What is it about?

This research is about developing a faster, more efficient way to evaluate how wind affects buildings, particularly at the pedestrian level. Traditionally, wind environment investigation uses something called Computational Fluid Dynamics simulations, which are complex and take a long time to conduct. This research aims to create a new system, a 'hybrid framework', that combines several tools - parametric design (which uses computer programming to generate design variants), image processing, and machine learning - to predict wind behaviour swiftly and accurately. This system is trained with a large amount of data from 300 simulated building cases, allowing it to predict Low-Velocity Areas (LVAs) - places where the wind speed is decreased - around rectangular buildings. The model's predictions were tested against new building cases and the results were close to those obtained from traditional methods, proving its efficiency and accuracy. This research is about a new tool that can quickly and accurately predict how wind behaves around buildings, which can be useful in designing sustainable, comfortable outdoor spaces. Highlights include • A proposed hybrid framework for rapidly evaluating built wind environment. • Parametric model, CFD, image process, and machine learning jointly formulated the framework. • Low-velocity regions around buildings could be predicted in a very short time. • Benchmark investigations have demonstrated the efficiency and accuracy of this framework. • Rapid evaluation of the urban environment could benefit the development of green urban design.

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Why is it important?

Firstly, understanding wind behaviour around buildings is crucial for sustainable architecture and urban design. Wind can impact a building's energy efficiency, the comfort of pedestrian spaces, and even the structural integrity of the building. Secondly, the traditional method of using Computational Fluid Dynamics (CFD) simulations to study wind behaviour can be complex and time-consuming. The proposed hybrid framework provides a quicker, more efficient alternative. This can speed up the design process and allow for more design variations to be tested and compared. Thirdly, this tool can be used in the early stages of design, providing valuable information for design optimization. It can help architects and urban planners make informed decisions about their designs earlier, potentially saving time and resources down the line. Overall, this tool could innovate the field of architecture and urban planning by making wind analysis more accessible and efficient, leading to better, more sustainable design outcomes.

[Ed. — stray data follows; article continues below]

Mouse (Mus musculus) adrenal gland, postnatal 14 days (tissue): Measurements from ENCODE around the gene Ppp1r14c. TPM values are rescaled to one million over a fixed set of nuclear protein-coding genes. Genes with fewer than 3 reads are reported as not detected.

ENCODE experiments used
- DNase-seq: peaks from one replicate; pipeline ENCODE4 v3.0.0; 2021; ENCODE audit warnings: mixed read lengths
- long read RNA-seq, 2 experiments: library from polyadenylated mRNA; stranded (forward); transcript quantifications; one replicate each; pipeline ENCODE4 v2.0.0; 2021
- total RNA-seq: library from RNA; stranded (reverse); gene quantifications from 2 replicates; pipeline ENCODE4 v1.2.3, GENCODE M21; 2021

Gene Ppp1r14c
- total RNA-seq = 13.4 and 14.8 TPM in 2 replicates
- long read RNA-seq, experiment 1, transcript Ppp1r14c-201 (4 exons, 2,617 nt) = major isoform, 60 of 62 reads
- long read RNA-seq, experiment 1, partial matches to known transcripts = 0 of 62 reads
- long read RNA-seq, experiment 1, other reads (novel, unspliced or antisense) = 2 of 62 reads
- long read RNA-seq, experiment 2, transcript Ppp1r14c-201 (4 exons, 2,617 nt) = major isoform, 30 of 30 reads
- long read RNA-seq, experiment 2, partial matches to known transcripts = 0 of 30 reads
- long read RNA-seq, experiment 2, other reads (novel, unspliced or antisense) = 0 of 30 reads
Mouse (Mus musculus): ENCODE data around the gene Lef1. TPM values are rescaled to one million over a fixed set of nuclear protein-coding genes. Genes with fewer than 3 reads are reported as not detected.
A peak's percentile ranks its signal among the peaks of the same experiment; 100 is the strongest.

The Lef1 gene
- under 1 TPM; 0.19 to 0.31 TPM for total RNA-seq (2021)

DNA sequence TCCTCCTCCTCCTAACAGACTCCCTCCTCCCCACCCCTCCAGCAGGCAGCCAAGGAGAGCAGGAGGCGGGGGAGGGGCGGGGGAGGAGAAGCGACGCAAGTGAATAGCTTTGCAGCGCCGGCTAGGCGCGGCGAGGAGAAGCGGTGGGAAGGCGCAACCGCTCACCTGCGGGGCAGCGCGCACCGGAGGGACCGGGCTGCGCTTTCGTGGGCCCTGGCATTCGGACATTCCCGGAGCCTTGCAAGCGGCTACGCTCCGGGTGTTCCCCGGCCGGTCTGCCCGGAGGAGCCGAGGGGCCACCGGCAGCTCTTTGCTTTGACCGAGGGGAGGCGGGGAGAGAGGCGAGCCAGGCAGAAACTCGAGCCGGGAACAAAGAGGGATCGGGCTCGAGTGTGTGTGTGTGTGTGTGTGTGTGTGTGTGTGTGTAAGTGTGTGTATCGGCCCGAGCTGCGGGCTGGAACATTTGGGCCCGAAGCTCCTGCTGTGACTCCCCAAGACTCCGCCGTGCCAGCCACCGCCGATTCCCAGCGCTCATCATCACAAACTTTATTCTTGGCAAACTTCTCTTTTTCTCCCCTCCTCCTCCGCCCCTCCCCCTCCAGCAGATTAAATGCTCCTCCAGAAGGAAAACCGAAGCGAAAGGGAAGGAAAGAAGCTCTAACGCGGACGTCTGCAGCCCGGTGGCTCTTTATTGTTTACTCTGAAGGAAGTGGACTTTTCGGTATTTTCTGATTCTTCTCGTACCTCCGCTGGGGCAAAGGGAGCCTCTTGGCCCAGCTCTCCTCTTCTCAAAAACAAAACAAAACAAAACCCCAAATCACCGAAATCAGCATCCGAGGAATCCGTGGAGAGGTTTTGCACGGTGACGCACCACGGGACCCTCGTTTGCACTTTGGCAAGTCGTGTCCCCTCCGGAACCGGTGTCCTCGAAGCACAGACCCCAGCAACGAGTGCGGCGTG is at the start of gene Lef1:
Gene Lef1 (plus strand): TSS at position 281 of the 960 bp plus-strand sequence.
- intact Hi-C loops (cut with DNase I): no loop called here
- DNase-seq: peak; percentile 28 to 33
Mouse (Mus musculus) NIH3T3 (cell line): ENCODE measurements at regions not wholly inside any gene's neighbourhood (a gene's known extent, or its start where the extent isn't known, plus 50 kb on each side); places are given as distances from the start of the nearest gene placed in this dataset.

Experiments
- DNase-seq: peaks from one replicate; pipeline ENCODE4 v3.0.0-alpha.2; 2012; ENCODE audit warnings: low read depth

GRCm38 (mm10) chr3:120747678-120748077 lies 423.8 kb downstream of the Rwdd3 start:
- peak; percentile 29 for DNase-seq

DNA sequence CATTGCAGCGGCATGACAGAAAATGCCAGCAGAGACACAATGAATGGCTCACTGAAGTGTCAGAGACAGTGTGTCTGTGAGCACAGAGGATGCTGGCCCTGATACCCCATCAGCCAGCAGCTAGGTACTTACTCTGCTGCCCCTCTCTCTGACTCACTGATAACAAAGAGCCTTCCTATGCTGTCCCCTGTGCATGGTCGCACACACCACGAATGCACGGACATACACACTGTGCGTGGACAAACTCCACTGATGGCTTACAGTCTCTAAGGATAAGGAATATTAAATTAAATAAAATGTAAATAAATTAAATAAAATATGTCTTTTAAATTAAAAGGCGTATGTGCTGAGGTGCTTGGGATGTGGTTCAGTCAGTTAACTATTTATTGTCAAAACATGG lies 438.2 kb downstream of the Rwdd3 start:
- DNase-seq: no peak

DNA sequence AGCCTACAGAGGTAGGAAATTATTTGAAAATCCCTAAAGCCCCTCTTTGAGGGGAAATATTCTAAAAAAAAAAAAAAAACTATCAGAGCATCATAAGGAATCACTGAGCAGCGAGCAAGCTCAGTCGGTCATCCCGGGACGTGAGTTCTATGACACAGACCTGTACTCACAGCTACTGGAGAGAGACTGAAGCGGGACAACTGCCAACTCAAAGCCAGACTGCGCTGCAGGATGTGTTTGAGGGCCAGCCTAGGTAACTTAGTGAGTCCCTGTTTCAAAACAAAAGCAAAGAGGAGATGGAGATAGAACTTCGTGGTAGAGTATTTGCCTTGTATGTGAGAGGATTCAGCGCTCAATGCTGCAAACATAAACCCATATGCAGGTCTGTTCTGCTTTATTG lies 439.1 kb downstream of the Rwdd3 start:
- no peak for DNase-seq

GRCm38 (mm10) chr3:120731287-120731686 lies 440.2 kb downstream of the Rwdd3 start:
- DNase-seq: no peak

My research is truly cutting-edge and could have significant implications across several fields. It matches my overall research undertakings in computational architecture and urban design. From a technology and engineering standpoint, our endeavours represent a remarkable fusion of several advanced tools - parametric design, Computational Fluid Dynamics (CFD) simulation, image processing, and machine learning. This multidisciplinary approach allows for a more holistic and efficient wind analysis method, pushing the boundaries of what is currently possible. From an architectural perspective, the potential to rapidly evaluate building performance relative to wind is incredibly valuable. It allows architects to design buildings that optimize wind flow to increase energy efficiency and improve pedestrian comfort levels, leading to more sustainable and livable urban environments. From an urban planning perspective, understanding wind behaviour can help guide strategic decisions about building placement and city layout. This can help minimize wind-related issues such as urban heat islands and pedestrian wind discomfort. From a climate perspective, reducing energy consumption in buildings is a key strategy for mitigating climate change. This hybrid framework could be important in designing energy-efficient buildings and promoting sustainable architecture. In essence, my research signifies an important stride toward more sustainable and optimized urban design practices, leveraging the power of advanced computational tools and machine learning to enhance our understanding of wind behaviour around buildings.

Professor Marc Aurel Schnabel
Xi'an Jiaotong Liverpool University

Read the Original

This page is a summary of: Hybrid framework for rapid evaluation of wind environment around buildings through parametric design, CFD simulation, image processing and machine learning, Sustainable Cities and Society, October 2021, Elsevier,
DOI: 10.1016/j.scs.2021.103092.
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